Q&A:  Nas wraps 20 years of rapping with ‘Time Is Illmatic’

Rapper Nas at Tribeca Film Center in Manhattan, NY.
(Jennifer S. Altman / For The Times)

Nasir Jones’ rise from the housing projects of Queensbridge in New York to the top of the rap game is at the center of the film “Nas: Time Is Illmatic.” The documentary celebrates the 20th anniversary of the prolific emcee’s debut, “Illmatic,” widely considered one of the best rap albums ever made. The 41-year-old has been performing the record in its entirety (and screening the film) in a series of shows across the country. A raspy-voiced Nas took time between shows to discuss the film, his life today and the state of hip hop.

You were 19 when you made “Illmatic.” In the film, when you look back on that time, you recall wanting to give people “the feeling of New York at night” with that record.

Back then, no one really knew what life in that other New York was like. I wanted to get all those elements on the record, especially in “N.Y. State of Mind.” But there’s also sunshine on that record, rain, clouds — all of that.

Despite that you’ve had one of the longest careers in rap, you don’t really talk a lot about your legacy. Did the documentary make you reflect more on the past and how you got to where you are?


When [director One9] was shooting it, I didn’t feel like it was taking me back. Then I watched it. It brought up a lot, yeah, a lot.

That had to be hard because the life you described on “Illmatic” — your young life — was pretty rough. The crack epidemic. Poverty. Violence. Hardly any of your friends made it out. How were you able to?

I don’t really know. A guardian angel hovering over me? I always tried to protect myself so I’d have a future. I never wanted to just stay there or to stay in one place. I wanted to move around, see the world. Make money legitimately. I always wanted to do more than stay there.

I made conscious decisions to avoid a lot of things because I knew there was something else. I don’t think I could have lived with myself knowing what it would have been like if I had tried harder. You’re already living with a lot of “what ifs.” What if I hadn’t thrown it all away? What if I had just taken that other path?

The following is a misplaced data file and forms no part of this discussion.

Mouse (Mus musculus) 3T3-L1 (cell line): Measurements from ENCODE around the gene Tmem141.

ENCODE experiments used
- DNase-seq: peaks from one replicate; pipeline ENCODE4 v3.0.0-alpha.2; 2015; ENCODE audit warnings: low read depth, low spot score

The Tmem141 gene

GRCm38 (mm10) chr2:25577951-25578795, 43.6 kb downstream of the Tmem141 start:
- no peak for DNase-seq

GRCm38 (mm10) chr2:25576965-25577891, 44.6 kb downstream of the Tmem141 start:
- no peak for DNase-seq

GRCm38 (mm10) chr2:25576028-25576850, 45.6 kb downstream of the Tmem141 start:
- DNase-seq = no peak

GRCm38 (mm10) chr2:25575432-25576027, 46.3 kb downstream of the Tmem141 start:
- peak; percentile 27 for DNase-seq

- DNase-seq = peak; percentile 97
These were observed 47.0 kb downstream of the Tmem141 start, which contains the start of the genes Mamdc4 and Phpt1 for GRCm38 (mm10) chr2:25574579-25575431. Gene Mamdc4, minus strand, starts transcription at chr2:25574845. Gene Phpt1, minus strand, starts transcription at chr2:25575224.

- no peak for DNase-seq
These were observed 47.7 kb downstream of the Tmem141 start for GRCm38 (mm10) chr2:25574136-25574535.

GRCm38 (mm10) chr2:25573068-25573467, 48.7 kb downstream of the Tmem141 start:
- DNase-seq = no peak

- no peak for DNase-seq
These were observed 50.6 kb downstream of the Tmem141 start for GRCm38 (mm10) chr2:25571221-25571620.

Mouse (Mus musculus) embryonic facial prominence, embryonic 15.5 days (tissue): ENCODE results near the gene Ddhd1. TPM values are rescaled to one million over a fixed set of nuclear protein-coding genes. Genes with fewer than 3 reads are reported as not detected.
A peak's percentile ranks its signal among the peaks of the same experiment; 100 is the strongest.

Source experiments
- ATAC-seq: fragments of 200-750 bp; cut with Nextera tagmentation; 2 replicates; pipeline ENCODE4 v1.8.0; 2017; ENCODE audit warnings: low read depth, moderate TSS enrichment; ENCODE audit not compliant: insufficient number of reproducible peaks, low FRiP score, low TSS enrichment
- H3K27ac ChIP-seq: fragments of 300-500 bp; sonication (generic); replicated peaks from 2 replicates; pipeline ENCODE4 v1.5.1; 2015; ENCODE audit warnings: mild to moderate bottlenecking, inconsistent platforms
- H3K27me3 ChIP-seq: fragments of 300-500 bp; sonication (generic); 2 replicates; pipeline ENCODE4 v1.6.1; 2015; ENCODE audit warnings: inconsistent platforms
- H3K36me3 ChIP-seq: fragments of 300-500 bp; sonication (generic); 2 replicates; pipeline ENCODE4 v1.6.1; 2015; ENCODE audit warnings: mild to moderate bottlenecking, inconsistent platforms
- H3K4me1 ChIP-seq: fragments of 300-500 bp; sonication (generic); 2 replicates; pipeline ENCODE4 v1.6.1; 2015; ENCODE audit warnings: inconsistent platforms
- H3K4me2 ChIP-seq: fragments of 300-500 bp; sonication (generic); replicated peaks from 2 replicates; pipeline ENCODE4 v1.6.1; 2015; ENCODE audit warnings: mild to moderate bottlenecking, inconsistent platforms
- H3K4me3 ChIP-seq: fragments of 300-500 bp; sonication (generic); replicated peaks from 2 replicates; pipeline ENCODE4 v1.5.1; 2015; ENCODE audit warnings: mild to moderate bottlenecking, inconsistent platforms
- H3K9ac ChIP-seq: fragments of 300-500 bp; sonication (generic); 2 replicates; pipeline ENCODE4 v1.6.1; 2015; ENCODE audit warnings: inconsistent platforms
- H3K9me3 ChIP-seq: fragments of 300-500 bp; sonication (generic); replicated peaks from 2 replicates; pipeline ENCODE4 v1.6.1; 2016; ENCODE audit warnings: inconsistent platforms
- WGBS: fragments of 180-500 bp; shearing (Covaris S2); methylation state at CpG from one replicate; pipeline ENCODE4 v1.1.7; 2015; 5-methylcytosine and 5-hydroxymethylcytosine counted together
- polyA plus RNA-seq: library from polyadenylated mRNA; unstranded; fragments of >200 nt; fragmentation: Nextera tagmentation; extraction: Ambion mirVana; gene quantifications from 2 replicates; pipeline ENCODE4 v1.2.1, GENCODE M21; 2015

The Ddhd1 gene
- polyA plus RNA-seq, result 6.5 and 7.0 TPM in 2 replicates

But it’s not always under your control, as you point out often in your songs.

Right. Sometimes you can’t stop things from happening. No matter how good a person you are, you can just get caught up. No matter how smart you are. You can go to school, have a job, and it’ll still get you.

Your life has changed a lot, therefore your music has too.

Today, I don’t think the same way I used to, so I don’t sound the same way. I sound like who I am today. I have different stories to tell.


One constant is that your work has always been thought-provoking — when everyone else was rapping about drinks in the club (and they still are), you were decrying the lack of creative power among rap artists.

I’ve always been the guy who laid everything in my head out on the line, and you could do with it what you wanted. I didn’t know any other way. Even with my album “Hip Hop Is Dead,” I could have kept that in my head, but I didn’t. I put that out. A lot of people thought that was career suicide. My goal wasn’t to turn people against hip hop, my goal was to encourage us all to do better.

What would you like to see more of in hip hop today?

People who make their own mark. Who know their own mind. I would like people to do their thing and not make bad decisions for the sake of the charts. Be original.


You’ve remained relevant over two decades — a miracle in the hip-hop game — and have done it largely on the strength of your music as opposed to, say, furiously multi-platforming.

I didn’t want to do anything as far as branding. I honestly felt my music was enough. I didn’t want or need more. My music is my dream. All that other stuff requires more work. Yeah, it might make me more famous, but I didn’t sign up for that.

In the film you talked about representing those guys you grew up with who didn’t make it, guys who died young or got flattened by the system.

I always wanted to see somebody make it. I think that’s how my neighborhood was. If we can’t make it, we want to know someone who can. I never knew it would be me.


Could you talk about the Nasir Jones Hip Hop fellowship?

Yeah, we give kids scholarships to Harvard. Artists in particular. A good education is not free. This helps in a small way. With a school like Harvard, there should be some other way to get there. There has to be some other system.

What are you working on now?

Right now? I’m getting ready to eat some Chipotle.


You know what I mean.

[Laughs] I started some new music. I’m gearing up to drop that. The time is now. The music is coming now.

You grow with each record, which is a good thing. But you also catch flak for not sounding the same.

I get beat up for that. But there’s nothing I can do about it. I’m happy I can do this about my life today. I’m happy it hits you in a different way, but you don’t get the praise for [rapping about the everyday], you don’t get the front page.


But you do get the praise still. Your last album, which is from the vantage point of a father and a man entering his 40s, did really well with fans and critics.

“Life Is Good” is more about what’s happening day to day. Before it was about people I hung out with in Queens who are no longer with us, or life there, the streets. Now my life is different. It’s good.

Twitter: @LorraineAli